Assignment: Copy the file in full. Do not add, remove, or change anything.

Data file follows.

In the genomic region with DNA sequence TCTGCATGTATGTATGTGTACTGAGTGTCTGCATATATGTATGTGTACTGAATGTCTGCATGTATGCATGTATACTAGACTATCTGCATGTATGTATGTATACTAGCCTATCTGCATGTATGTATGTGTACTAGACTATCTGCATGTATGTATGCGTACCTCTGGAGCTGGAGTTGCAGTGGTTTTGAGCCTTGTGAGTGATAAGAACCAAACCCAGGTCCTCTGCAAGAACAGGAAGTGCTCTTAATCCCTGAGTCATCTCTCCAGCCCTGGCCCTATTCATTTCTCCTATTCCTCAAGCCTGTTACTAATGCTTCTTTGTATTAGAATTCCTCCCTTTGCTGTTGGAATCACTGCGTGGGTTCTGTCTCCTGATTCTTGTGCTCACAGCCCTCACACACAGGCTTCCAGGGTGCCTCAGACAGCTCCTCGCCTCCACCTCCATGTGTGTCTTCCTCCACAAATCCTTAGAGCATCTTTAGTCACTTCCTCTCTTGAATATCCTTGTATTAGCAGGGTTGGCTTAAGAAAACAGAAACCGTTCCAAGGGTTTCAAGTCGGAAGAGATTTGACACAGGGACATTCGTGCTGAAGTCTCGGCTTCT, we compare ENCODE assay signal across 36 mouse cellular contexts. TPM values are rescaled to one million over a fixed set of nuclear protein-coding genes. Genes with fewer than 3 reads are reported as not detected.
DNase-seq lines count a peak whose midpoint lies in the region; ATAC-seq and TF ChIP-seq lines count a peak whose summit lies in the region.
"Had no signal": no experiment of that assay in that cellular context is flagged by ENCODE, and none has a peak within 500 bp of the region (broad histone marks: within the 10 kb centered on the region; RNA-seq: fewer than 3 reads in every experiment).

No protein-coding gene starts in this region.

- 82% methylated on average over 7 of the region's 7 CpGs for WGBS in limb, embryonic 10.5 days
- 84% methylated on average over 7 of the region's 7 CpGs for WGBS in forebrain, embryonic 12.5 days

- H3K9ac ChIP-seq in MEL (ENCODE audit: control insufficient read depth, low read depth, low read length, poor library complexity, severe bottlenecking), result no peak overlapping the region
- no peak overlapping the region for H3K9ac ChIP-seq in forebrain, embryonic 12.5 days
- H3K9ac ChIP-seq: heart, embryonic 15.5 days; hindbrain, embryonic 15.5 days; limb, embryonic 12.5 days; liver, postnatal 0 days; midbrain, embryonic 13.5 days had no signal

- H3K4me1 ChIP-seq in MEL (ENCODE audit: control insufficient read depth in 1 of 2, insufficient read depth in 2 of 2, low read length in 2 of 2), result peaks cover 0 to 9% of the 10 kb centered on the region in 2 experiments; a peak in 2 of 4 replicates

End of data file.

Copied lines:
In the genomic region with DNA sequence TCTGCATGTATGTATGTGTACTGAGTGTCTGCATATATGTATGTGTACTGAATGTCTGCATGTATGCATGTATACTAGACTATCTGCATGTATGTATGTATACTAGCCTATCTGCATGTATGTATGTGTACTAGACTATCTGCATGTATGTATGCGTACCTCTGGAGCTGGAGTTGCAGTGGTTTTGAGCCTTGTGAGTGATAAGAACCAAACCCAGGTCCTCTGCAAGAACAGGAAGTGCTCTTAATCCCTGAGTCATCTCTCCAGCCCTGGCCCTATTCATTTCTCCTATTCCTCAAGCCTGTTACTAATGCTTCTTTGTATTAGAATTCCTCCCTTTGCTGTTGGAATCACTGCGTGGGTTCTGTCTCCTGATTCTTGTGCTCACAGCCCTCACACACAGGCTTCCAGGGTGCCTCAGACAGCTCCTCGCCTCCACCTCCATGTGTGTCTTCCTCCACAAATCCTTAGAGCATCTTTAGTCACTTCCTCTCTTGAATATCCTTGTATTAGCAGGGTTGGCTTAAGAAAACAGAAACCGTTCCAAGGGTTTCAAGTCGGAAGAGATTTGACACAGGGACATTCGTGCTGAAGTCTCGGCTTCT, we compare ENCODE assay signal across 36 mouse cellular contexts. TPM values are rescaled to one million over a fixed set of nuclear protein-coding genes. Genes with fewer than 3 reads are reported as not detected.
DNase-seq lines count a peak whose midpoint lies in the region; ATAC-seq and TF ChIP-seq lines count a peak whose summit lies in the region.
"Had no signal": no experiment of that assay in that cellular context is flagged by ENCODE, and none has a peak within 500 bp of the region (broad histone marks: within the 10 kb centered on the region; RNA-seq: fewer than 3 reads in every experiment).

No protein-coding gene starts in this region.

- 82% methylated on average over 7 of the region's 7 CpGs for WGBS in limb, embryonic 10.5 days
- 84% methylated on average over 7 of the region's 7 CpGs for WGBS in forebrain, embryonic 12.5 days

- H3K9ac ChIP-seq in MEL (ENCODE audit: control insufficient read depth, low read depth, low read length, poor library complexity, severe bottlenecking), result no peak overlapping the region
- no peak overlapping the region for H3K9ac ChIP-seq in forebrain, embryonic 12.5 days
- H3K9ac ChIP-seq: heart, embryonic 15.5 days; hindbrain, embryonic 15.5 days; limb, embryonic 12.5 days; liver, postnatal 0 days; midbrain, embryonic 13.5 days had no signal

- H3K4me1 ChIP-seq in MEL (ENCODE audit: control insufficient read depth in 1 of 2, insufficient read depth in 2 of 2, low read length in 2 of 2), result peaks cover 0 to 9% of the 10 kb centered on the region in 2 experiments; a peak in 2 of 4 replicates